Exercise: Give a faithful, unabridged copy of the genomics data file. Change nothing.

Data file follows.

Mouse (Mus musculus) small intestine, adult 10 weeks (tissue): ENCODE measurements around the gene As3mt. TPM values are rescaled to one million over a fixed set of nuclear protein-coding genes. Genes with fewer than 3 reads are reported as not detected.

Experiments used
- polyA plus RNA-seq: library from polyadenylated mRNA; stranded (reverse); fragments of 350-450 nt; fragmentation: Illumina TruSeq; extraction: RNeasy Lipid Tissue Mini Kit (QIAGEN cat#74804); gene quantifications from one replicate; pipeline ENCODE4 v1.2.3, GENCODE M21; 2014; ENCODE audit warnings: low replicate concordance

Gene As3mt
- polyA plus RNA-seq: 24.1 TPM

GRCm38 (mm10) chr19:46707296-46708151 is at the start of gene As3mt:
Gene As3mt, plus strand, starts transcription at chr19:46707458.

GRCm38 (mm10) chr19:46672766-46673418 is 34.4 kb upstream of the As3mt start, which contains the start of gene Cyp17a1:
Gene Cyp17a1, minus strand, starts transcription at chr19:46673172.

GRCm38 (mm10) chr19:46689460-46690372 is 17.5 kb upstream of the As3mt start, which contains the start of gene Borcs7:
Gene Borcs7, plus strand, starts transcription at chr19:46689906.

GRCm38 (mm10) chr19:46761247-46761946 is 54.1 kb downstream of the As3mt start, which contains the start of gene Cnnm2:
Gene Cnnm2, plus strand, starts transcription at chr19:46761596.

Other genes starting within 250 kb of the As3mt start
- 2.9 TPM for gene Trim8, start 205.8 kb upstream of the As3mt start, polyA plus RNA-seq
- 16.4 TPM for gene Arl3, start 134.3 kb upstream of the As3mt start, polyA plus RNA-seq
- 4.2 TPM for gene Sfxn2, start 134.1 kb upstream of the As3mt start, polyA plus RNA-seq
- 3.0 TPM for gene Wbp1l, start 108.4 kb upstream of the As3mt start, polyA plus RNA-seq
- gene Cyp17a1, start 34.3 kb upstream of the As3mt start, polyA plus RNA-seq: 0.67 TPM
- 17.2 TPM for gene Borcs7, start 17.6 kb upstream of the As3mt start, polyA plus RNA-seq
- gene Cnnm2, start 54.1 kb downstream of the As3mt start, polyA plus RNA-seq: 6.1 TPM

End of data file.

Mouse (Mus musculus) small intestine, adult 10 weeks (tissue): ENCODE measurements around the gene As3mt. TPM values are rescaled to one million over a fixed set of nuclear protein-coding genes. Genes with fewer than 3 reads are reported as not detected.

Experiments used
- polyA plus RNA-seq: library from polyadenylated mRNA; stranded (reverse); fragments of 350-450 nt; fragmentation: Illumina TruSeq; extraction: RNeasy Lipid Tissue Mini Kit (QIAGEN cat#74804); gene quantifications from one replicate; pipeline ENCODE4 v1.2.3, GENCODE M21; 2014; ENCODE audit warnings: low replicate concordance

Gene As3mt
- polyA plus RNA-seq: 24.1 TPM

GRCm38 (mm10) chr19:46707296-46708151 is at the start of gene As3mt:
Gene As3mt, plus strand, starts transcription at chr19:46707458.

GRCm38 (mm10) chr19:46672766-46673418 is 34.4 kb upstream of the As3mt start, which contains the start of gene Cyp17a1:
Gene Cyp17a1, minus strand, starts transcription at chr19:46673172.

GRCm38 (mm10) chr19:46689460-46690372 is 17.5 kb upstream of the As3mt start, which contains the start of gene Borcs7:
Gene Borcs7, plus strand, starts transcription at chr19:46689906.

GRCm38 (mm10) chr19:46761247-46761946 is 54.1 kb downstream of the As3mt start, which contains the start of gene Cnnm2:
Gene Cnnm2, plus strand, starts transcription at chr19:46761596.

Other genes starting within 250 kb of the As3mt start
- 2.9 TPM for gene Trim8, start 205.8 kb upstream of the As3mt start, polyA plus RNA-seq
- 16.4 TPM for gene Arl3, start 134.3 kb upstream of the As3mt start, polyA plus RNA-seq
- 4.2 TPM for gene Sfxn2, start 134.1 kb upstream of the As3mt start, polyA plus RNA-seq
- 3.0 TPM for gene Wbp1l, start 108.4 kb upstream of the As3mt start, polyA plus RNA-seq
- gene Cyp17a1, start 34.3 kb upstream of the As3mt start, polyA plus RNA-seq: 0.67 TPM
- 17.2 TPM for gene Borcs7, start 17.6 kb upstream of the As3mt start, polyA plus RNA-seq
- gene Cnnm2, start 54.1 kb downstream of the As3mt start, polyA plus RNA-seq: 6.1 TPM